Baotou, China's rare earth capital in the province of Inner Mongolia, last month officially implemented a raft of new measures aimed at promoting the “high quality” development of the local rare earth industry. The emphasis on "high quality”is important here. Though China dominates the global rare earths production, Beijing knows that its rare earth sector has lingering strategic weaknesses. It's a heavyweight in the up- and midstream sectors of mining and processing, but in the high-tech and lucrative downstream sector it continues to be out-competed by other developed countries. As such, China's rare earth firms aren't able to fully maximize profits because they produce relatively few high-end rare earth products. Rare earths are a group of 17 metals crucial in the production of various electronic products powering the global economy, including electric vehicles, wind turbines, smartphones, and military equipment.
The Baotou government's new measures are designed to address some of those weaknesses. Plenty of tax incentives and subsidies are being introduced to entice investments in the rare earth industry, including: Direct cash subsidies calculated based on the size and amount invested in a project; Tailor-made subsidies and specific preferential policies for major projects of at least 1 billion yuan ($154 million) in domestic or foreign investment; Millions of yuan earmarked for rare earth research centers and laboratories; Cash rewards, aimed at "upgrading products and extending the industrial chain [downstream],” doled out to firms with a certain amount of annual sales revenue derived from new rare earth products and applications. China has a rare earth byproducts problem. These subsidies and incentives are aimed at addressing an urgent structural problem in China's rare earth industry, said Thomas Krümmer, director of Ginger International Trade and Investment, a Singapore-based firm focused on rare earth supply chain management.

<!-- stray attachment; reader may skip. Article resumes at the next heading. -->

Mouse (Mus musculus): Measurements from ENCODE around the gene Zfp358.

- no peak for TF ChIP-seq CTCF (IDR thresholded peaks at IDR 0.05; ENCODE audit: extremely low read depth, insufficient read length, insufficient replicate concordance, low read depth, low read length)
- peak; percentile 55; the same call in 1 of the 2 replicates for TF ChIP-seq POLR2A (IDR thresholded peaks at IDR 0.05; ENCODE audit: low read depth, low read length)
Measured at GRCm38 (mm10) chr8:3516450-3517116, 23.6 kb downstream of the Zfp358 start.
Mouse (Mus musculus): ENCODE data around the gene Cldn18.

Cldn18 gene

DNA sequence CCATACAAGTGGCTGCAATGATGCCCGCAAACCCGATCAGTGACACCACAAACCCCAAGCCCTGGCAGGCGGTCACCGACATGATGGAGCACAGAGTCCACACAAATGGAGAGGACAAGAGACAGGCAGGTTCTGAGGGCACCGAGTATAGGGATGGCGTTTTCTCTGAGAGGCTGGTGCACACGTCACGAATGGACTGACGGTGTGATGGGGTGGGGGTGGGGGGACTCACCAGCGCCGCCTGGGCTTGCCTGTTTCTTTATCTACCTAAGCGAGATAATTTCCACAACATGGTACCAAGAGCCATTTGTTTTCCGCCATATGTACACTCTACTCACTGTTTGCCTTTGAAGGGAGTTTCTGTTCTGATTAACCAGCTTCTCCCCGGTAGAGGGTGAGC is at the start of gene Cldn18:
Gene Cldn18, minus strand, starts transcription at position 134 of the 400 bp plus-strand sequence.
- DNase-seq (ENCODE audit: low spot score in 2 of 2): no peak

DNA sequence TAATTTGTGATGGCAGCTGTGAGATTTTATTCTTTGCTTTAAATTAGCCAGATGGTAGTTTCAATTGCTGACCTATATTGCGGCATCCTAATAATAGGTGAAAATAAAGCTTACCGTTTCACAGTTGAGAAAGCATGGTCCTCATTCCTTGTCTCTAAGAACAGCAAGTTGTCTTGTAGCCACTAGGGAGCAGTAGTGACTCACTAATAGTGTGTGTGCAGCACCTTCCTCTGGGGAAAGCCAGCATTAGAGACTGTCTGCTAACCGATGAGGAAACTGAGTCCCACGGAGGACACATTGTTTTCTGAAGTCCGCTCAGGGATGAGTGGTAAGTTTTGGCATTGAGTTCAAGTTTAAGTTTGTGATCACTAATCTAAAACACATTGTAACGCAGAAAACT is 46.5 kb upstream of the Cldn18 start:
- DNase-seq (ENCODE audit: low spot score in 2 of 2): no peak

Basically, China has accumulated stockpiles of certain individual rare earth elements that are in low demand, and therefore sell at depressed prices. That's because the ores that are mined for rare earths typically contain almost all 17 of the rare earth elements. But not all rare earth elements are as prized as those few that are used in making rare earth permanent magnets. So miners are left with these less valuable byproducts on their hands that bring poor returns, he explained.
“The demand for individual rare earth elements has always been disproportional to rare earth element production,” said Krümmer. “In the history of rare earths you can see which element was‘in fashion' in what period by looking at the price developments. You can also see the overproduced byproducts, being sold at cabbage prices,” he added, echoing a phrase that Chinese media, officials, and industry experts have used to describe dirt-cheap prices. For example, look at China's Bayan Obo mine, located just north of Baotou, which is one of the world's largest rare earth deposits, belonging to the state-owned Baogang Group. The composition of the deposit, however, is such that more than three-quarters of the rare earth elements are the light rare earths cerium and lanthanum, used in oil refining equipment and catalytic converters in internal combustion engine vehicles. Neodymium and praseodymium, used in permanent magnets, make up a smaller share. But the former end up being "hopelessly overproduced in order to produce enough magnetic materials,”said Krümmer, even though demand for lanthanum and cerium is expected to remain “dismal.”In March, China's minister of industry and information technology Xiao Yaqing admitted as much, alluding to the depressed prices of certain rare earths:“Our rare earths did not sell at the 'rare’price but sold at the 'earth' price…because of competitive bidding, which wasted the precious resource.” Earlier this month, the ministry signaled that it will speed up the roll-out of legislation that's designed to tighten regulation of the rare earth industry while improving competitiveness.